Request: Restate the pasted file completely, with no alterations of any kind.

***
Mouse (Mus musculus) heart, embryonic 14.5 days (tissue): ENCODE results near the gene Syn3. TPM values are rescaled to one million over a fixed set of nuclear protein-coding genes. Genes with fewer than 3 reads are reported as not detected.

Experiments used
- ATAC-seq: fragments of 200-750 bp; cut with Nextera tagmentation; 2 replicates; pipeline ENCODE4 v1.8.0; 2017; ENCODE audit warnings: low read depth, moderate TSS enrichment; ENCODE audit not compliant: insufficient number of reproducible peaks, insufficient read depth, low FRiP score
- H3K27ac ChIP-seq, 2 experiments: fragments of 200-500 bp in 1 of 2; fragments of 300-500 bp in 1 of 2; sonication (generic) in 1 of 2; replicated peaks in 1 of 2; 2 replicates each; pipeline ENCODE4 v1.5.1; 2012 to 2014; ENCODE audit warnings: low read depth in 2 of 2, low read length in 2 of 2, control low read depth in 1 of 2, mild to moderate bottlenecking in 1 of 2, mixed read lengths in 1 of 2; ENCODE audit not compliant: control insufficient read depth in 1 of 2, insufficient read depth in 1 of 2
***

Mouse (Mus musculus) heart, embryonic 14.5 days (tissue): ENCODE results near the gene Syn3. TPM values are rescaled to one million over a fixed set of nuclear protein-coding genes. Genes with fewer than 3 reads are reported as not detected.

Experiments used
- ATAC-seq: fragments of 200-750 bp; cut with Nextera tagmentation; 2 replicates; pipeline ENCODE4 v1.8.0; 2017; ENCODE audit warnings: low read depth, moderate TSS enrichment; ENCODE audit not compliant: insufficient number of reproducible peaks, insufficient read depth, low FRiP score
- H3K27ac ChIP-seq, 2 experiments: fragments of 200-500 bp in 1 of 2; fragments of 300-500 bp in 1 of 2; sonication (generic) in 1 of 2; replicated peaks in 1 of 2; 2 replicates each; pipeline ENCODE4 v1.5.1; 2012 to 2014; ENCODE audit warnings: low read depth in 2 of 2, low read length in 2 of 2, control low read depth in 1 of 2, mild to moderate bottlenecking in 1 of 2, mixed read lengths in 1 of 2; ENCODE audit not compliant: control insufficient read depth in 1 of 2, insufficient read depth in 1 of 2